Last night was an exception to this way too common rule.  Of the three games broadcast nationally on TNT (an NBA Finals Heat vs. Spurs rematch, an LA battle between the Clippers and Lakers) and over the magical NBA League Pass invention (a thrilling offensive showdown between two teams with awkward weather related and plural/singular confused names – Suns and Thunder), one was an extreme blowout that speaks to the Tank-tastic state of the NBA, one was a savvy veteran defensive shutdown that has major big picture implications, and one was a close fought nail-biter that could be a first round playoff preview. Last night in the NBA mattered.  Here’s a quick game by game breakdown of why:

Spurs 111 – Heat 87

Tim Duncan, Manu Ginobili, Tony Parker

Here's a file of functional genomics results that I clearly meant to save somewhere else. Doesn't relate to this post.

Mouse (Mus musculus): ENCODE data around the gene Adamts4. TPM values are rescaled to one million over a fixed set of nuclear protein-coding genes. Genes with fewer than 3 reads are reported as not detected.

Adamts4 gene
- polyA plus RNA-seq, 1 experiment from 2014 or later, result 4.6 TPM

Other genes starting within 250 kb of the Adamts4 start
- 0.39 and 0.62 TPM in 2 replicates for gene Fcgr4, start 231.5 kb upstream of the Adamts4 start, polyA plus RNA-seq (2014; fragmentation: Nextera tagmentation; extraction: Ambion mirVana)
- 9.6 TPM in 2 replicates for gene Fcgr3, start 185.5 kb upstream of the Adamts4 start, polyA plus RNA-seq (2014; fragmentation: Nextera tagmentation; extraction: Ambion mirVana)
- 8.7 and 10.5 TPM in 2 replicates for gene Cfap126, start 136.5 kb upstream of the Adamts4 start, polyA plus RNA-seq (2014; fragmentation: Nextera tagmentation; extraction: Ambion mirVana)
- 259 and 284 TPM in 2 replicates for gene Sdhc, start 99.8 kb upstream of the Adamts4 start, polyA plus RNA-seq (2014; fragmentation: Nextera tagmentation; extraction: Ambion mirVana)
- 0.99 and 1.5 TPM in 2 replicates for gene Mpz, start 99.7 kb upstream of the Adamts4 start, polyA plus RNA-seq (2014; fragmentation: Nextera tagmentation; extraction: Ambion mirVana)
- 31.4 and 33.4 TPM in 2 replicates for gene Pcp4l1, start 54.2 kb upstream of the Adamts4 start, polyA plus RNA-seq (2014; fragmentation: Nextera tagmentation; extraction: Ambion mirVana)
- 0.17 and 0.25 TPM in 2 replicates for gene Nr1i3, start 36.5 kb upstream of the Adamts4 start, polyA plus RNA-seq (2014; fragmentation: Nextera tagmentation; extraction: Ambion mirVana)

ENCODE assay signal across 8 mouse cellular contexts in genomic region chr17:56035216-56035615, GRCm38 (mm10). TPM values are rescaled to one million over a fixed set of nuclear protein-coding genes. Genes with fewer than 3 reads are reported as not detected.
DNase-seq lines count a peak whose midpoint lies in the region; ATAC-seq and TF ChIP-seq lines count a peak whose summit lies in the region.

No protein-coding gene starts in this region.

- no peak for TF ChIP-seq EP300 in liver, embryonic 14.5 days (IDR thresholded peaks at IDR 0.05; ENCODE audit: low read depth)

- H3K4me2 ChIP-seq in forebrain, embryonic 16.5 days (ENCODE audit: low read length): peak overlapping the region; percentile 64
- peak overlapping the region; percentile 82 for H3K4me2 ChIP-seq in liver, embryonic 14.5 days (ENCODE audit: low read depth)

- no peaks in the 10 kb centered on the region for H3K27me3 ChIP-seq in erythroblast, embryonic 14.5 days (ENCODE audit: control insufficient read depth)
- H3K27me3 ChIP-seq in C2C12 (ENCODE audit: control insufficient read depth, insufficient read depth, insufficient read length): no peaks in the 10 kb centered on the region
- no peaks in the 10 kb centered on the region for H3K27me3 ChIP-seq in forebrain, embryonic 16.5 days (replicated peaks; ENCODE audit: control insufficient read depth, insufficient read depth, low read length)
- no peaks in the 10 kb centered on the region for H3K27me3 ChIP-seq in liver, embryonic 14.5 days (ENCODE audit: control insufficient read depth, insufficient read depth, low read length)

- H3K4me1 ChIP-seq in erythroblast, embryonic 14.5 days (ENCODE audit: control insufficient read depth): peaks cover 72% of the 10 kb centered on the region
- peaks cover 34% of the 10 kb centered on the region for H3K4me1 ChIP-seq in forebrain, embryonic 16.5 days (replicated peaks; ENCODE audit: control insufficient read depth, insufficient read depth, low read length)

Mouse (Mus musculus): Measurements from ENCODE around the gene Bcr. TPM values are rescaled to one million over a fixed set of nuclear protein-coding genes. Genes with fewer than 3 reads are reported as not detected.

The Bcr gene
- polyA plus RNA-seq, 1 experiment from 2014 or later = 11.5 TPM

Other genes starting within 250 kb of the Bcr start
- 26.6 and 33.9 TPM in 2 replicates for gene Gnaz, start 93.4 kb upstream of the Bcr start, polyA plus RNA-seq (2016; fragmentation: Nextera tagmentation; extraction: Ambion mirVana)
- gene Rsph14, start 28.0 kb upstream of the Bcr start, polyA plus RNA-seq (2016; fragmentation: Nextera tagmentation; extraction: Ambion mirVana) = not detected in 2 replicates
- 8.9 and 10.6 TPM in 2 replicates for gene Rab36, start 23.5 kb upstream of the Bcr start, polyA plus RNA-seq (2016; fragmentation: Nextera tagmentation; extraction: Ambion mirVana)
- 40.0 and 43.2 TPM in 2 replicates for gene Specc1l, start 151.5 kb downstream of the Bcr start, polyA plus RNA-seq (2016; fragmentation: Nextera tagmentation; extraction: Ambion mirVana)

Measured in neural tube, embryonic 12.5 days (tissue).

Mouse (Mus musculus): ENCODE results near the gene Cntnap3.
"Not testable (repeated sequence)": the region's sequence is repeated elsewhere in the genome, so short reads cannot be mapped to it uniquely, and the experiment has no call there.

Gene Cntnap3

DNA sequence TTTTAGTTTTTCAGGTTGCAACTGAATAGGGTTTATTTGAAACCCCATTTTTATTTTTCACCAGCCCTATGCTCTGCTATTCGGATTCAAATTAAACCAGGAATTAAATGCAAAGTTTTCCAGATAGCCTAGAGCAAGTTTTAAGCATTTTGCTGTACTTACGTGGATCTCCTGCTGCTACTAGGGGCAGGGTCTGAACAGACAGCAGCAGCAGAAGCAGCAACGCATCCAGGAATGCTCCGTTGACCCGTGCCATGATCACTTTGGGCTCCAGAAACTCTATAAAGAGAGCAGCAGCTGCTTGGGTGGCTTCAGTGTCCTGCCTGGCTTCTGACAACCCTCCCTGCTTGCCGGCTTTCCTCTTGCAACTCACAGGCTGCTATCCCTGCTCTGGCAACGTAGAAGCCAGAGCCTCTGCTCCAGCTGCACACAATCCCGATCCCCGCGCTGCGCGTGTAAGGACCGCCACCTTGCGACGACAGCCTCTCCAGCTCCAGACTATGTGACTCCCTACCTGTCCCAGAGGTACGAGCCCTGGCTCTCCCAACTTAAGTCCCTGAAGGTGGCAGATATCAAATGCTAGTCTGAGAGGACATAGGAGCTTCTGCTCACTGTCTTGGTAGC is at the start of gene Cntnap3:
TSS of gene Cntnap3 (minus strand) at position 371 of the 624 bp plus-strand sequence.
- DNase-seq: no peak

The final score, the most lopsided Heat defeat of the season, was a lot worse than it had to be after the Heat seemed to entirely fall apart in the middle of the fourth quarter.  LeBron may see the “popular with no one” sleeve addition to uniforms as part of the problem, but this does not give enough credit to the unrelenting and consistent excellent basketball that has come out of Tim Duncan and the San Antonio basketball team for the last 15 (!!!) years.  Every year seems to be the time for the Spurs to take a step or two backwards, but as game’s like last night continue to prove, the Spurs will again be in the mix to win an NBA Championship this spring.  After taste testing Duncan and Pop’s fifth title in Game 6 last year (Parker and Ginobili’s fourth) before Ray Allen went all “I am the best three point shooter of all-time for a reason on us,” this may have been the season to finally regress a little bit, but clearly not so fast.  Despite wonderful roster flexibility, a necessity against the Western Conference juggernaut row that they will have to face to get back to the Finals, and more experience playoff experience than any other potential opponent, it is not going to be an easy journey (especially now that Scott Brooks realizes that injured or not, Kendrick Perkins largely injures his team on the floor).  I just hope by now we have learned not to count out the San Antonio Spurs.